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JPMorgan: Changing Wholesale Payments Requires Global Mindset

Innovation is touching all corners of wholesale activities in banking, as financial institutions (FIs) serve up a range of cash management, payment solutions and other services for their corporate clients. The industry, of course, is moving from batch to real time in a transformation that is happening at scale — and quickly.

To that end, Mike Blandina, managing director and head of Wholesale Payments Technology at J.P. Morgan Chase, said there is one overarching theme in the daily life of a payments technologist: “It starts off by waking up to Europe and going to sleep to Asia.” In other words, a global mindset is pervasive.

Blandina’s is one of the largest payments engineering teams in the world. In the background of moving anywhere between $6 trillion to $9 trillion daily across all currencies, payment types and rails, sleep stands in short supply. Innovation, though, never springs fully formed from the head of Zeus.

Success Starts With Short-Term Wins

Said Blandina of his own firm’s approach to innovating for the sake of J.P. Morgan’s clients, in solving frictions and pain points that may not be articulated by those enterprises, short-term wins are the goal, with the focus on a crawl-walk-run strategy. The short term may first rest on developing a platform or getting a product out the proverbial door, with plans to build a platform around that product at a later date.

“Clients may know what they need, but they may not necessarily know what they want” in terms of the end deliverable (i.e., a product or a platform), said Blandina. The payments technologist must seek to “abstract” clients’ concerns and develop solutions that will have a positive impact on the broader market.

There’s a paradox at play here, he remarked.

“As I tell my team, ‘We need to be working ourselves out of a job’” with an eye toward future-proofing applications and platforms, he said.

As an example of that approach — and as an example of platform-as-a-product — Blandina pointed to the fact that J.P. Morgan rebuilt its core transaction engine, and now offers two versions. One is for real-time payments; the other (with cloud-based acquiring for merchant services) is for non-real-time payments. Of the former, he said, “we’re putting all new real-time payments traffic onto it, and we’re slowly moving our older traffic off of numerous other platforms onto this platform.”

Amid the great digital shift, he said, platforms need to be configurable, and the configuration needs to be configurable. The more flexible the technology, the less engineering time it takes to deliver new products that give clients what they want — and that means skating to where the puck is headed, not to where it’s been.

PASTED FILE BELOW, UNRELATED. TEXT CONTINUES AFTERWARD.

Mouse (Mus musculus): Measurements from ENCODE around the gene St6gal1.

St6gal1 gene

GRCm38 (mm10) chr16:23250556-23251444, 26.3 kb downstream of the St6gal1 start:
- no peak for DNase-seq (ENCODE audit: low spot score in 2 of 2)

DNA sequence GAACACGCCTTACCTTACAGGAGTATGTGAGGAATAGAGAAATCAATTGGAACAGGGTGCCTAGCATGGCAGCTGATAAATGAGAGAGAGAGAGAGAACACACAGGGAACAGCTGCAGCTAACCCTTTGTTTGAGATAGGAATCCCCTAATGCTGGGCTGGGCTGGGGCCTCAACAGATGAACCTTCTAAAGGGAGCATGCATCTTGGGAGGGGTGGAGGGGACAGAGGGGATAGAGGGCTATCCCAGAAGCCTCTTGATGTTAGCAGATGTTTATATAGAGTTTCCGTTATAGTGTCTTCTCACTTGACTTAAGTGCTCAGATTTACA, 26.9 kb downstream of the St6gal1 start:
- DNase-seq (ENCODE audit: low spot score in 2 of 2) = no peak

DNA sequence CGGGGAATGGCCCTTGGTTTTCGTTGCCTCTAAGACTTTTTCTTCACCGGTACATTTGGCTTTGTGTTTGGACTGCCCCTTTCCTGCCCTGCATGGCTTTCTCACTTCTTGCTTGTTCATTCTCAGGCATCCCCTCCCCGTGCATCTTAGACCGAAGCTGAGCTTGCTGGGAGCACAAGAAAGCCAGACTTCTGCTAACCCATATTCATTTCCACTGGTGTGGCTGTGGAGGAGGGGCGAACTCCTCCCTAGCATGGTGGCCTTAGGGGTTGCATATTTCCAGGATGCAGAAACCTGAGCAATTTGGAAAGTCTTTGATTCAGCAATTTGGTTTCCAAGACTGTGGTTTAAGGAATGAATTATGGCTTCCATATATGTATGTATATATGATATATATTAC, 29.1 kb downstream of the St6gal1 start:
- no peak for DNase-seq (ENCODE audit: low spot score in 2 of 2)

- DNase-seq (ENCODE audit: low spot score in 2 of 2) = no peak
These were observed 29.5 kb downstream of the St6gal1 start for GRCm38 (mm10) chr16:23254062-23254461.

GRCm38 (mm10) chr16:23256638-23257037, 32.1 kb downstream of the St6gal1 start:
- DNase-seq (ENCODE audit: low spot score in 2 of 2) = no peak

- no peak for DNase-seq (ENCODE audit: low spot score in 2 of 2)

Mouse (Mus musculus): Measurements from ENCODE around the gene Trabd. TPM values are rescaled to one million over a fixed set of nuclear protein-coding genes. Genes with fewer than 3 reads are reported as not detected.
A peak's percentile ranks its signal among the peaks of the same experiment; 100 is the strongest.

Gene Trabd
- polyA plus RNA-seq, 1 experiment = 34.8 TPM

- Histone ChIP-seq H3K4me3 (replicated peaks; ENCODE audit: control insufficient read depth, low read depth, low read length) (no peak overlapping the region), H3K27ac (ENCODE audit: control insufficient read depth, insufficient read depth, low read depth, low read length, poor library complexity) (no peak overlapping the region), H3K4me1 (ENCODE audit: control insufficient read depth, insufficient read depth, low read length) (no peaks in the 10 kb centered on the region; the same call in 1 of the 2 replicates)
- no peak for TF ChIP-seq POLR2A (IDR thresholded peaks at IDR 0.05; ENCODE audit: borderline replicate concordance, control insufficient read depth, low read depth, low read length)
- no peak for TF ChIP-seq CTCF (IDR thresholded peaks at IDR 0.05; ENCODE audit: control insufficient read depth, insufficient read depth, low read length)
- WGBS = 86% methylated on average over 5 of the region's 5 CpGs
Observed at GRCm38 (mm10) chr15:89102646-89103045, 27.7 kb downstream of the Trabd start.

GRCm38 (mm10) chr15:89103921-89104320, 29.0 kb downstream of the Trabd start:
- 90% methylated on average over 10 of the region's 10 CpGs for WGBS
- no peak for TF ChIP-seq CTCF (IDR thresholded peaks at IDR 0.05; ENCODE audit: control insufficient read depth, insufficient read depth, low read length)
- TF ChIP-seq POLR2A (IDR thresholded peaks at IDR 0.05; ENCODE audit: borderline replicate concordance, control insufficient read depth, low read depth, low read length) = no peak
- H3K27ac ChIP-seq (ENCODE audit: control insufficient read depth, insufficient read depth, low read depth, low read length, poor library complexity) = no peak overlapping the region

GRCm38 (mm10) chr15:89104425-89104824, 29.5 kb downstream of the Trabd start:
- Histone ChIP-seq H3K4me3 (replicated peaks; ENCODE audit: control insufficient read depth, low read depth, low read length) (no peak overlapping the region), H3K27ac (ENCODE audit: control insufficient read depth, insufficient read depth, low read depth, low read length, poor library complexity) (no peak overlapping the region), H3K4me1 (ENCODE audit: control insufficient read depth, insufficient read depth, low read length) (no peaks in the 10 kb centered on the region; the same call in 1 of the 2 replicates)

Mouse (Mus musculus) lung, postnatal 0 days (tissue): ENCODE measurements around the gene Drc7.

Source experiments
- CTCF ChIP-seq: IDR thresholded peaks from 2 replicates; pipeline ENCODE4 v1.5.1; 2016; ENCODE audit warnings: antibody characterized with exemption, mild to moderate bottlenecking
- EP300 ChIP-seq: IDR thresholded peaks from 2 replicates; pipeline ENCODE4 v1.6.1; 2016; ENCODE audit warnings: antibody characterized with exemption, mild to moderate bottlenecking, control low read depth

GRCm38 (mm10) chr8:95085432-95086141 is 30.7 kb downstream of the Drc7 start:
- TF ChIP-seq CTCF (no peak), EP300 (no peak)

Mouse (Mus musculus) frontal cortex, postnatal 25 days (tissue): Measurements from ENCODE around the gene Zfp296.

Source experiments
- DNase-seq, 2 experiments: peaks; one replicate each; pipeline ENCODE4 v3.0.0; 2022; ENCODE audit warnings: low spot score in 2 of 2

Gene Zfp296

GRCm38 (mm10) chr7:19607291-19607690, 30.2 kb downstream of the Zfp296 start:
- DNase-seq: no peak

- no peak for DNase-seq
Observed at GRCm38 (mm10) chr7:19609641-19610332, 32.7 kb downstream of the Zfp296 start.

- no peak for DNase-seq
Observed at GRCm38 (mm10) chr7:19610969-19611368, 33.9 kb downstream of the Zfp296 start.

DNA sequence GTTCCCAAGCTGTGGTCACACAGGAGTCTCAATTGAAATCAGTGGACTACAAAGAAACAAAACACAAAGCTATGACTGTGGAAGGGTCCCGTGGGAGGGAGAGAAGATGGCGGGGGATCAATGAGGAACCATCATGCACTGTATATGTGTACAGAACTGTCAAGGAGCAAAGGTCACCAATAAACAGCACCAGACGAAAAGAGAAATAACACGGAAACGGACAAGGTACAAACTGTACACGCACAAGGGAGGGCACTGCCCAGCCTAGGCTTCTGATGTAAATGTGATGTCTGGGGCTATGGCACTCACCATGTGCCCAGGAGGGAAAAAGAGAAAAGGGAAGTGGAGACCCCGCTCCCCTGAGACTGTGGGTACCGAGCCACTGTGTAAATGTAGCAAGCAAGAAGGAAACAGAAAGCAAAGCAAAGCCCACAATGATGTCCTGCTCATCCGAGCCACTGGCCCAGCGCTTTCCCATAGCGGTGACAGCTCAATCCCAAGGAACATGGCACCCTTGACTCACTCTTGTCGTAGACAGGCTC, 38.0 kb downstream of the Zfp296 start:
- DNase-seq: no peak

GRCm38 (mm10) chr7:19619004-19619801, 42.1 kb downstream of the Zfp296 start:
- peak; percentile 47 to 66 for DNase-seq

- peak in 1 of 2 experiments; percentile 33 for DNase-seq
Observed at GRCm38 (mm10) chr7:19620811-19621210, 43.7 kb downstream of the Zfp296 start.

Part of the payment technologists’ role, at times, is also to nudge clients away from some of their ideas. Blandina noted that J.P. Morgan has had some clients come to the firm asking the bank to perform know your customer (KYC) processes on J.P. Morgan’s clients’ clients.

“We had to take a step back and say, ‘Is this a one-off request? Or is there a real business model here?’” said Blandina of the third-party KYC endeavor.

Elsewhere, the company has had to be deliberate in determining whether the “next big thing” in payments is a trend or just a fad.

Spendable Crypto?

As to the “next big thing” of the moment — and the conventional wisdom that all things point to cryptocurrency (as a wholesale payment method) — Blandina said, “We can clearly state today that Bitcoin and Ethereum have failed to become payment methods.”

They have succeeded as commodities, he said, but then again, no one’s going to want to pay taxes on selling bitcoin in the event that they want to buy a cup of coffee.

He said central bank digital currencies (CBDCs) are likely to appear across the world, especially when China’s digital yuan is fully launched, with the U.S. to follow.

“What works for consumers is not always the best technology … I think there’s a market for decentralized currency, but I think it will be less a form of payment and more of an investment vehicle,” maintained Blandina.

Looking ahead, he said, the wholesale payments technology team is working on a broad set of services for its clients’ clients in a way that might be likened to a marketplace like Amazon or eBay, spanning B2B, B2B2C and B2C offerings and treasury management services.

The most important trend that will determine the long-term future of (business) payments, said Blandina, will be real time — “and, specifically, real time with zero risk and high fidelity. It’s a model that leads to a broad set of services that we can offer our clients that others cannot.”

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